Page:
In the midst of rising energy prices, defense officials have taken the first step to bring utility bills back to residents of privatized housing, but the timeline and details are unclear.
DoD officials issued a policy memo to the military branches Dec. 16 with requirements for their new utilities billing rules and policies under the “Resident Energy Conservation Program.” Like the old program, which went by the same name, the new program is designed to monetarily reward tenants who conserve energy and charge more to those who don’t.
Military families had in the past complained about the fairness of the controversial program, particularly the accuracy of the meters measuring gas and electricity usage, and the billing.
The Navy and Air Force suspended their versions of the utilities billing program for privatized housing residents in 2020, as required by the fiscal 2020 National Defense Authorization Act. But the Army suspended its version in 2019, shortly after residents’ complaints about mold, water intrusion, rat and insect infestation and other problems prompted congressional hearings and military town hall meetings.
Information is scant about the services’ requirements for the new utilities billing program; DoD spokesman Peter Hughes said the attachment to the memo outlining those requirements “is sensitive and cannot be released.”
But there doesn’t appear to be a blanket requirement that all privatized housing units be included in the billing program; it will vary from installation to installation.
In some cases, a utilities billing program may not be established at an installation; or the conservation program might not include all utilities at an installation, Hughes said. Or the billing program might not include all the privatized housing units on an installation. “These decisions will be made specific to each [privatized housing] project, installation, housing neighborhood, housing unit and utility,” he said.
The 2020 law required DoD to suspend the utilities billing program on an installation until DoD could certify to the congressional defense committees that 100% of the privatized housing units were individually metered for utilities usage, and the meter accurately measured the unit’s energy usage.
If DoD wasn’t able to provide that certification within two years after the law was enacted, then the billing program at the installation would be terminated. Thus, the services’ billing programs ended Dec. 20, 2021. The policy guidance for the services’ version of the new program was signed Dec. 16 by Steven J. Morani, acting assistant secretary of defense for sustainment.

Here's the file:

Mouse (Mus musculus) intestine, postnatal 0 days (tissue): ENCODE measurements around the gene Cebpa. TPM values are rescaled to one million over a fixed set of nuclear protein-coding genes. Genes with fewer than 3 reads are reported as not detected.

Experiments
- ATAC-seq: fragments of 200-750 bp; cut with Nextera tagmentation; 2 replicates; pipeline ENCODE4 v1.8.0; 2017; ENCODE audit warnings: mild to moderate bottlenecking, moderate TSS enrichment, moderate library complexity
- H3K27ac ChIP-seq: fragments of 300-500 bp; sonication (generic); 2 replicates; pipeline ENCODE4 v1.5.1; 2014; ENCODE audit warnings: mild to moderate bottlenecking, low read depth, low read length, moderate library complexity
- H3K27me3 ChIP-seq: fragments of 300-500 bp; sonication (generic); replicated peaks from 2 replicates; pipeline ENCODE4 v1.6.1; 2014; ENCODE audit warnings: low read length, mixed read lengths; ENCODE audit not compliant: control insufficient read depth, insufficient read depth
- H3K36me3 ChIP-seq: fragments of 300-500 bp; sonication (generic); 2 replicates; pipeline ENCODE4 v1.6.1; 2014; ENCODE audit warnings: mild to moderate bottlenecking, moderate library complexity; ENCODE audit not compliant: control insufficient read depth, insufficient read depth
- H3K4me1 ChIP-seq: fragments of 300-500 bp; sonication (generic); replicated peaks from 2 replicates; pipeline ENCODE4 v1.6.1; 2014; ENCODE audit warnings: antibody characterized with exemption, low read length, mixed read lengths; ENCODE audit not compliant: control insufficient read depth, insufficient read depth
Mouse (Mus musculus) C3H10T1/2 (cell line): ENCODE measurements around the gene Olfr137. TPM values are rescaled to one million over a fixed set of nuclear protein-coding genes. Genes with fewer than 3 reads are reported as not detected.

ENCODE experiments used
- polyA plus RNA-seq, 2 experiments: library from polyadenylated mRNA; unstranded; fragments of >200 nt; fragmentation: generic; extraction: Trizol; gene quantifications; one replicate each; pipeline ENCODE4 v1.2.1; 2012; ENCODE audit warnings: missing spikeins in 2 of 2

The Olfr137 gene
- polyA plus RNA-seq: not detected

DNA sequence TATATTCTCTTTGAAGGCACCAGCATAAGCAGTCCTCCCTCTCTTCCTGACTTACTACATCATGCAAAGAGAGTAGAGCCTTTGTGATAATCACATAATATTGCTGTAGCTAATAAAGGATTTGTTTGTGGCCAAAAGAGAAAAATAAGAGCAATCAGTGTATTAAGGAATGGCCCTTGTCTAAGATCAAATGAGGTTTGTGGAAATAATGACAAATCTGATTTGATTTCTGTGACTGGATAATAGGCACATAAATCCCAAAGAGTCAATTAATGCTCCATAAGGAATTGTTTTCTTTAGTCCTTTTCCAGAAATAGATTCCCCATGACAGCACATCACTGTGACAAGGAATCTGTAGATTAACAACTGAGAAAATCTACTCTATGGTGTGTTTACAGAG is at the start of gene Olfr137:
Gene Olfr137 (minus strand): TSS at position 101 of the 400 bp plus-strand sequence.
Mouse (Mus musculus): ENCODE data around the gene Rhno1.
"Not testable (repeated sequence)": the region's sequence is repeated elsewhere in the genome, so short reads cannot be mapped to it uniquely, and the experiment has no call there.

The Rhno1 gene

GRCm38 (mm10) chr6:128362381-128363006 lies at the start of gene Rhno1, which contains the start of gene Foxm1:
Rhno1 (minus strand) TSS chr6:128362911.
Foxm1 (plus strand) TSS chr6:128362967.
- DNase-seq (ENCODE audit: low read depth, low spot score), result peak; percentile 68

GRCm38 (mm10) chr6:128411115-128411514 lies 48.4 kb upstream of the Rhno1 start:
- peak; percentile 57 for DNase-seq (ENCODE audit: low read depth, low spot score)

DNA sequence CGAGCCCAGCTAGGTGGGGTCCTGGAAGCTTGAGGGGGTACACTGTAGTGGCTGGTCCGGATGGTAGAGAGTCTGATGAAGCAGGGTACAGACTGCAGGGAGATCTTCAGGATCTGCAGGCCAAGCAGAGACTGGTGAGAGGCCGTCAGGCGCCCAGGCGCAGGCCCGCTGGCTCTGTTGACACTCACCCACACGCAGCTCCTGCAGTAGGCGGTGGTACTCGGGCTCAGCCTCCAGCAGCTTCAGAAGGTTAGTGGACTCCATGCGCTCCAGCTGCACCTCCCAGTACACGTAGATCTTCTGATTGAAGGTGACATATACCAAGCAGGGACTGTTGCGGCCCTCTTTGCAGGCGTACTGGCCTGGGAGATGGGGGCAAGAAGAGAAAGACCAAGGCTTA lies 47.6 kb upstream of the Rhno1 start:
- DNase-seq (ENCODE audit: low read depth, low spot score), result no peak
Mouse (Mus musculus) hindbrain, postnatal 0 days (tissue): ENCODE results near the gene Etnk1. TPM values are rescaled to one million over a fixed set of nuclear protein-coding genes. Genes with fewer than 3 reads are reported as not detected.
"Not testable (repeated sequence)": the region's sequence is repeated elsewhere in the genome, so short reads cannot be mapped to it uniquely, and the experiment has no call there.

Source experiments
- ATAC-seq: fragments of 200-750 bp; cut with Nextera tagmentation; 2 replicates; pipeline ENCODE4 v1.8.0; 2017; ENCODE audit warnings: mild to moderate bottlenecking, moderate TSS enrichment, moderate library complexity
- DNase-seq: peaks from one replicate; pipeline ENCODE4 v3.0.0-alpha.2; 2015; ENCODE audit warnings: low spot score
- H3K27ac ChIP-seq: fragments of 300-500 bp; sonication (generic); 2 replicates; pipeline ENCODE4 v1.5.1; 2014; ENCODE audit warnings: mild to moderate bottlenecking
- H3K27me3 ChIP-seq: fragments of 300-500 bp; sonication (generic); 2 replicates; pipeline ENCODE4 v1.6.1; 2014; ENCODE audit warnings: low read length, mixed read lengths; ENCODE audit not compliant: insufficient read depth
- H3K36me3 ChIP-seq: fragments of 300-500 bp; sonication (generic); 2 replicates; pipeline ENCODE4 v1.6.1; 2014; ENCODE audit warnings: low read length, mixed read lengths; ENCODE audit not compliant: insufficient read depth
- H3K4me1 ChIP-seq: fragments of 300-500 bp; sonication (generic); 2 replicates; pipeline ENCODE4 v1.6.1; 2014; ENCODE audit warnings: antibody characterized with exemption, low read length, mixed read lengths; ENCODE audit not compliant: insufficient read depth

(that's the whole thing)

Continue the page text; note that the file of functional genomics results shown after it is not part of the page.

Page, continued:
The previous utilities conservation program was rooted in defense officials’ desire to establish incentives for residents in privatized housing to decrease utility consumption and save energy — thus reducing overall costs for landlords. Before these programs were rolled out — beginning around 2010 for some installations — residents’ utilities costs were included in their rent they paid to their privatized housing landlord. Generally, their rent is equal to their Basic Allowance for Housing. The BAH, which varies by rank, dependent status and geographic location, factors in utility costs in the area.
The previous iteration of the Resident Energy Conservation Program calculated a baseline average utility usage for homes, then gave a rebate or credit to tenants using less energy than that baseline amount, while billing the residents who used excess energy. So, it was to the residents’ advantage to conserve energy — if the billing procedures were accurate.
There were some exceptions allowed to this baseline, which DoD refers to as the “utility allowance,” such as families with a special-needs member requiring equipment that uses more energy.
The Dec. 16 memo directs the military services, “effective immediately, to issue policies for establishing and managing resident utility allowances and RECPs in privatized housing,” Hughes said. Service officials are also required to work with their privatized housing companies on establishing and maintaining the conservation program.
According to Hughes, the DoD policy provides overarching guidance to the services on:
♦ Determining the utility allowance, or baseline usage for a service member living in privatized housing;
♦ Criteria for including or excluding individual units in the billing program;
♦ Reporting requirements
♦ Billing requirements; and
♦ Start-up protocols, verifications, approvals and notifications.
The new utilities billing program will require, among other things, verification of meter connections and meter accuracy as part of the formal approval process, Hughes said. Those verifications are the basic requirements outlined in the law.
Family advocates, who also have not seen details of the new requirements, have many questions about the time frames and processes in which the services will implement the program.
“How will the services certify that they can do this in a standardized way, consistently across the board?” asked Kelly Hruska, government relations director for the National Military Family Association. “The program was stopped because there was no standardization. What’s different?
“Would they need a data collection period to collect those baselines? So, what’s the period of time?” she said.
“I would hope they’d need at least a year’s worth of data,” she said. “You can’t apply December standards in July to Corpus Christi, Texas.”
Karen has covered military families, quality of life and consumer issues for Military Times for more than 30 years, and is co-author of a chapter on media coverage of military families in the book “A Battle Plan for Supporting Military Families.” She previously worked for newspapers in Guam, Norfolk, Jacksonville, Fla., and Athens, Ga.